FPL Statistics Unit Services Brochure

FS-FPL-4724 - Statistical Methods in Wood and Fiber Research

Statistical Services at the Forest Products Laboratory

1. Introduction

The Statistics Unit provides professional support to FPL personnel that need assistance with designing experiments, analyzing data, mathematical modeling, using computers for data analysis, and summarizing experimental results through graphical displays of data. This support is free for all Forest Service funded activities and free to any cooperative activities with limited funding. The mission of the Statistics Unit as defined in its Research Work Unit Description is:

To enhance the integrity and efficiency of the Forest Products Laboratory's research efforts through the development, evaluation, and promotion of modern statistical methods.

With this brochure, we hope to introduce FPL employees to the services available from the Statistics Unit, explain how these services can be obtained, and encourage employees to use them. We also want to emphasize the importance of consulting with statisticians early in the research cycle.

2. Support Activities

The support activities provided by the Statistics Unit can be broadly classified into three categories -- (1) traditional statistical support, which includes experiment design and data analysis, (2) mathematical and computing support, and (3) in-depth collaborative research with FPL personnel.

2.1 Traditional Statistical Support

The Statistics Unit provides traditional statistical support to FPL personnel that includes helping them design experiments, analyze data from experiments, and present results of experiments in publications and presentations. In addition, the Statistics Unit provides technical review of study plans and manuscripts. Members of the unit will even help write sections of study plans or manuscripts if needed. The Statistics Unit provides guidance to FPL personnel on the statistical aspects of Total Quality Management, Good Laboratory Practices, Quality Control, and Quality Assurance. In general, statistical support is available for any aspect of the research process. Probably the most important support the Statistics Unit provides is in design of experiments, which is discussed in more detail later.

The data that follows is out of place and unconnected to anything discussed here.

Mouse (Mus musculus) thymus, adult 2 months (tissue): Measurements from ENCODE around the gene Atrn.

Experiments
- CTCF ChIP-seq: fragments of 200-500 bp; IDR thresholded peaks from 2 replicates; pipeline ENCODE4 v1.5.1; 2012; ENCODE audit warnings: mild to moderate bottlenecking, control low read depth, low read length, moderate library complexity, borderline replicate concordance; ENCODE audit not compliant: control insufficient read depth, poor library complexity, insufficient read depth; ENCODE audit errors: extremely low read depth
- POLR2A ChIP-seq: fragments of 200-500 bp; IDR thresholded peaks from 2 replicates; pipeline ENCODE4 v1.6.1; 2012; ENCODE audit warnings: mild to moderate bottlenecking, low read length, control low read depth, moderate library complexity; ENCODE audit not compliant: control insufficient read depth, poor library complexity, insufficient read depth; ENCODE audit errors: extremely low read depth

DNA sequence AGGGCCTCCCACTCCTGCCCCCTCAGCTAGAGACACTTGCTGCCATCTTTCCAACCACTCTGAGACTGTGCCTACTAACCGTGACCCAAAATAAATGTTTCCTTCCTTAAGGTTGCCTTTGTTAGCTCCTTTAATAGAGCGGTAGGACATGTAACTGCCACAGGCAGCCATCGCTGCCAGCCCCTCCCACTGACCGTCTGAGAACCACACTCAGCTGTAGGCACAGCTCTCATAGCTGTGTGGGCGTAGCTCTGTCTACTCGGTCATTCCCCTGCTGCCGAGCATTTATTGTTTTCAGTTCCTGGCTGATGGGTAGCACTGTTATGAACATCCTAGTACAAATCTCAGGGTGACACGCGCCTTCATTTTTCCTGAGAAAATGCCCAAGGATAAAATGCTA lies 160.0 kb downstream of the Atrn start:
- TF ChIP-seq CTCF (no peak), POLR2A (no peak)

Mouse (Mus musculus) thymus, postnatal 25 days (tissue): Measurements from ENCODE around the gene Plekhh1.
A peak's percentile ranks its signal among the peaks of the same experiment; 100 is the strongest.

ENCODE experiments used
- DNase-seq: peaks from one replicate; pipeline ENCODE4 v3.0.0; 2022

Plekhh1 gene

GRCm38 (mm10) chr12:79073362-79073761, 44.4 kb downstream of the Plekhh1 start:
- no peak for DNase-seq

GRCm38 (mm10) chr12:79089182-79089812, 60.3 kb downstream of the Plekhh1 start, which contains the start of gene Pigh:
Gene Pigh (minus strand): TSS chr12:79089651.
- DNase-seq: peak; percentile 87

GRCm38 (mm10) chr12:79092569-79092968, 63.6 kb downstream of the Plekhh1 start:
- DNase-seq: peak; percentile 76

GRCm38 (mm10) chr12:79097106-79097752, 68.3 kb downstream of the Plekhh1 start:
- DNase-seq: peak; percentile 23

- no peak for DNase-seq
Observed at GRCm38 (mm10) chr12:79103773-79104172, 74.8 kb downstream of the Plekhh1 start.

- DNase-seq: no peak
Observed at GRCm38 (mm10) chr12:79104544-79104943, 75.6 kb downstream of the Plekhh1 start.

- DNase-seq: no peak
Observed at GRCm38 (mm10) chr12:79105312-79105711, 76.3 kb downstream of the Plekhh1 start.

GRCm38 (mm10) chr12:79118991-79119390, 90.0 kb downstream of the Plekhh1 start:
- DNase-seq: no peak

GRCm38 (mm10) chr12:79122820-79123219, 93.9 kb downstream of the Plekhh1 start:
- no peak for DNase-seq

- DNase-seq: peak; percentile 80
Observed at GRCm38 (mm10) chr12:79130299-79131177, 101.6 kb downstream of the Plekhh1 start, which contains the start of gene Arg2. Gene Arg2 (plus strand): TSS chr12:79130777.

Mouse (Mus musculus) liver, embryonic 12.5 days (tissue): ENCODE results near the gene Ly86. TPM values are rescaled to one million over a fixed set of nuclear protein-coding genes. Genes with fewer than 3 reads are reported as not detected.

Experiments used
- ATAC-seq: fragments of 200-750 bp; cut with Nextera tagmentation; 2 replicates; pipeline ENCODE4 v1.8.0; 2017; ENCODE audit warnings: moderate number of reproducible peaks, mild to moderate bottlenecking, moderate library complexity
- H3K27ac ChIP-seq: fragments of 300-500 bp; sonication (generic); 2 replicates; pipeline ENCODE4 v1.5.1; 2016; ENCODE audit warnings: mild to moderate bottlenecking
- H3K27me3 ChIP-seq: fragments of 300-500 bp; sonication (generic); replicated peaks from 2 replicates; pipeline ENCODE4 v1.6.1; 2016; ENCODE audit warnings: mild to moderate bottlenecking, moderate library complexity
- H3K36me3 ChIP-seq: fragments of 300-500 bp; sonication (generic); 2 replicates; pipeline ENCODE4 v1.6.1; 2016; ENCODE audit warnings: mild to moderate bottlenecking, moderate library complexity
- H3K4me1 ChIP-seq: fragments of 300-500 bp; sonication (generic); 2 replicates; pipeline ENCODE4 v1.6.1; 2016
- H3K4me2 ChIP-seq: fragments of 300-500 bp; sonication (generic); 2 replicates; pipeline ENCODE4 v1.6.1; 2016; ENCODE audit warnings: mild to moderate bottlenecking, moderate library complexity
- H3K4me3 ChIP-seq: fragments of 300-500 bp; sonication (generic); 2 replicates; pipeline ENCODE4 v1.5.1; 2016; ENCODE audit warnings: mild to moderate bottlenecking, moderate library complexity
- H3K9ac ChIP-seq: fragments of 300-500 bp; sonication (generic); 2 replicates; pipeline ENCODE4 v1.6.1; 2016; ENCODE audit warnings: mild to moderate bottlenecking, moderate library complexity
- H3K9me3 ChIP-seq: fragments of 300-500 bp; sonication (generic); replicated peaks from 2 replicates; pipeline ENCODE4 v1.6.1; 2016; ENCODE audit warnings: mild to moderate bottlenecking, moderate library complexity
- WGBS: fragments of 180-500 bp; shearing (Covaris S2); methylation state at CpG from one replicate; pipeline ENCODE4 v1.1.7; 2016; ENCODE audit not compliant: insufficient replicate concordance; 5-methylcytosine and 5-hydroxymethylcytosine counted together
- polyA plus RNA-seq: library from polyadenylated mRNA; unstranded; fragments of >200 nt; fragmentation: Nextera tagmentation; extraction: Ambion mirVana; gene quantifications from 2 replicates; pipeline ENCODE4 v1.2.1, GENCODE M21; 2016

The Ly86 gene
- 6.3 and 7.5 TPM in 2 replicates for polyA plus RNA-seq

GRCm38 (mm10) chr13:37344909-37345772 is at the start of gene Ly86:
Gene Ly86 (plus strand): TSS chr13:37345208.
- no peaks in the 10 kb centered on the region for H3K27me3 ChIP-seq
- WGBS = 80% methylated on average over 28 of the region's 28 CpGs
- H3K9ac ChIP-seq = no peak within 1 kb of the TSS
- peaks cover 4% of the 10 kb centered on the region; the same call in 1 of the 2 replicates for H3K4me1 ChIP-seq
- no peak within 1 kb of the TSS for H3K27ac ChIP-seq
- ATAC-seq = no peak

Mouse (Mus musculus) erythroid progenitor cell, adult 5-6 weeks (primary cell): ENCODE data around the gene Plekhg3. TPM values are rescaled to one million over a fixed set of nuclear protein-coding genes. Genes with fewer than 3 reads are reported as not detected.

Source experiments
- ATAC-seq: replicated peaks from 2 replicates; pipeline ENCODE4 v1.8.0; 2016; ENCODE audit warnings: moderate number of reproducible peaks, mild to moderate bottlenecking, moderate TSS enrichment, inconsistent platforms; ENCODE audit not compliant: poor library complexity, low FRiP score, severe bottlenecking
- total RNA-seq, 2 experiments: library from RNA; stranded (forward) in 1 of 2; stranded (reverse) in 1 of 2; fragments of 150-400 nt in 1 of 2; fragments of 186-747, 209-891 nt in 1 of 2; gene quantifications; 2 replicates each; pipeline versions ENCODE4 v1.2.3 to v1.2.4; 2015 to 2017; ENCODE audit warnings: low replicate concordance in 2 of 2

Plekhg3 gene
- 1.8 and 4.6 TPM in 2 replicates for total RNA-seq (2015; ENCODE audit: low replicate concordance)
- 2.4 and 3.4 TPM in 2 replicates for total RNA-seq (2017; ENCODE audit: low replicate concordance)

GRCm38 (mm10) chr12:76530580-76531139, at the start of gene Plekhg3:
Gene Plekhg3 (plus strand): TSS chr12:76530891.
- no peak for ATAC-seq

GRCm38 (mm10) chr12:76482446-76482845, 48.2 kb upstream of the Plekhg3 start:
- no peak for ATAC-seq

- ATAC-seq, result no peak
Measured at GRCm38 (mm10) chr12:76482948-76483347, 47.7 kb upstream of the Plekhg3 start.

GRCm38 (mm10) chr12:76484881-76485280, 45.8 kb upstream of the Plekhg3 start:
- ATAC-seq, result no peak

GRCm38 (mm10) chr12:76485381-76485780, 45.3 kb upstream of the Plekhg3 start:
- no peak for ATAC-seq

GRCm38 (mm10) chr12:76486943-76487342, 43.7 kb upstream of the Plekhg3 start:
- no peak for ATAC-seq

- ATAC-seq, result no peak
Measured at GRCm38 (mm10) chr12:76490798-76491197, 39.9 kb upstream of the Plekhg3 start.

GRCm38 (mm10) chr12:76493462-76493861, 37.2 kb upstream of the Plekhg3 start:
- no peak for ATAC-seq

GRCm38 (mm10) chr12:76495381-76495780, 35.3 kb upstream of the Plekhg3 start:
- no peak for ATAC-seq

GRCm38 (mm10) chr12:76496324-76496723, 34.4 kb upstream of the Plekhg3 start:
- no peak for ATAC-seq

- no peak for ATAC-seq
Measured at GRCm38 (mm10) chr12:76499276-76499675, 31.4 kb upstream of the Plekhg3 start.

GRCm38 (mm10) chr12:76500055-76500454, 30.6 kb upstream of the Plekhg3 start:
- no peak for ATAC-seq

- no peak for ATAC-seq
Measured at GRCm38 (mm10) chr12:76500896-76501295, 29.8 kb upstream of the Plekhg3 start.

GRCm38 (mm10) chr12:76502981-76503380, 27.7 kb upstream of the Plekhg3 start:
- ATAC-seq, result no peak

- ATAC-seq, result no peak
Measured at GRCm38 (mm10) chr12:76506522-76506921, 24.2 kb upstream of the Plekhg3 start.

2.2 Mathematical and Computing Support

The members of the Statistics Unit have expertise in areas other than pure statistics and are quite willing to share that expertise. In the past, we have provided support in each of the following areas:

2.3 Research Support

Research efforts by members of the Statistics Unit usually fall into two major categories, collaborative research and research in statistical methodology. In collaborative research, the statistician is an integral part of a research program requiring extensive statistical input. Research in statistical methodology is aimed at both developing new statistical procedures and evaluating existing statistical procedures when either is needed by research programs at FPL. Early involvement of the Statistics Unit in research studies is critical to efficient design of experiments and recognizing situations where a research support role might benefit the research program.

3. Statistical Support in Planning Research and Analyzing Results

The Statistics Unit offers substantial statistical support in experiment design, developing study plans, and analyzing and summarizing experimental results.